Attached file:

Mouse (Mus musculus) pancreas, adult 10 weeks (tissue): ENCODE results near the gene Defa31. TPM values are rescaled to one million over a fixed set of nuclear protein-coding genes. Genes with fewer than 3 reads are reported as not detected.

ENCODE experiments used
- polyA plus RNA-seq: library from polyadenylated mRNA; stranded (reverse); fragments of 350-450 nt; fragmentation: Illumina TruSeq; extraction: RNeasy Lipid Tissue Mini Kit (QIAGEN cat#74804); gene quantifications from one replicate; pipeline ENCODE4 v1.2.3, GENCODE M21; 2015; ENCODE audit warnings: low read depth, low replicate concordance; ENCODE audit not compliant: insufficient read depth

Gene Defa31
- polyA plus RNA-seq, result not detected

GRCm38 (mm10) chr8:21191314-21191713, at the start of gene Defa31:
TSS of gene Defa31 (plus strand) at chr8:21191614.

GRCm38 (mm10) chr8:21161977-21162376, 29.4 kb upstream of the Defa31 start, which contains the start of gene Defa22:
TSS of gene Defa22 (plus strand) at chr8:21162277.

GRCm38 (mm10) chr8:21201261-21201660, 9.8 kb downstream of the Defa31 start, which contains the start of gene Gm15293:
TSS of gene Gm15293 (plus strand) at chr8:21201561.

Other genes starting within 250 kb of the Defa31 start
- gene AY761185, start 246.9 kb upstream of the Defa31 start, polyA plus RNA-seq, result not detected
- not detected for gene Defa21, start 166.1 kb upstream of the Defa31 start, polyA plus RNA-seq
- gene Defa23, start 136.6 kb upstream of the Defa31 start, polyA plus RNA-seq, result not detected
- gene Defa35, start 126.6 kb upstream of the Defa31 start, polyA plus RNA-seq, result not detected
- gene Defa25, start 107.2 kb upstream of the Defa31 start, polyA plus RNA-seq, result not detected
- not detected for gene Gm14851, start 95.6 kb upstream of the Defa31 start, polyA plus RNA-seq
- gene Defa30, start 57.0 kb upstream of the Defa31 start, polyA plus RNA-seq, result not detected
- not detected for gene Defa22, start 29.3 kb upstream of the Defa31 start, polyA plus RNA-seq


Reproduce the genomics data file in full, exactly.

Mouse (Mus musculus) pancreas, adult 10 weeks (tissue): ENCODE results near the gene Defa31. TPM values are rescaled to one million over a fixed set of nuclear protein-coding genes. Genes with fewer than 3 reads are reported as not detected.

ENCODE experiments used
- polyA plus RNA-seq: library from polyadenylated mRNA; stranded (reverse); fragments of 350-450 nt; fragmentation: Illumina TruSeq; extraction: RNeasy Lipid Tissue Mini Kit (QIAGEN cat#74804); gene quantifications from one replicate; pipeline ENCODE4 v1.2.3, GENCODE M21; 2015; ENCODE audit warnings: low read depth, low replicate concordance; ENCODE audit not compliant: insufficient read depth

Gene Defa31
- polyA plus RNA-seq, result not detected

GRCm38 (mm10) chr8:21191314-21191713, at the start of gene Defa31:
TSS of gene Defa31 (plus strand) at chr8:21191614.

GRCm38 (mm10) chr8:21161977-21162376, 29.4 kb upstream of the Defa31 start, which contains the start of gene Defa22:
TSS of gene Defa22 (plus strand) at chr8:21162277.

GRCm38 (mm10) chr8:21201261-21201660, 9.8 kb downstream of the Defa31 start, which contains the start of gene Gm15293:
TSS of gene Gm15293 (plus strand) at chr8:21201561.

Other genes starting within 250 kb of the Defa31 start
- gene AY761185, start 246.9 kb upstream of the Defa31 start, polyA plus RNA-seq, result not detected
- not detected for gene Defa21, start 166.1 kb upstream of the Defa31 start, polyA plus RNA-seq
- gene Defa23, start 136.6 kb upstream of the Defa31 start, polyA plus RNA-seq, result not detected
- gene Defa35, start 126.6 kb upstream of the Defa31 start, polyA plus RNA-seq, result not detected
- gene Defa25, start 107.2 kb upstream of the Defa31 start, polyA plus RNA-seq, result not detected
- not detected for gene Gm14851, start 95.6 kb upstream of the Defa31 start, polyA plus RNA-seq
- gene Defa30, start 57.0 kb upstream of the Defa31 start, polyA plus RNA-seq, result not detected
- not detected for gene Defa22, start 29.3 kb upstream of the Defa31 start, polyA plus RNA-seq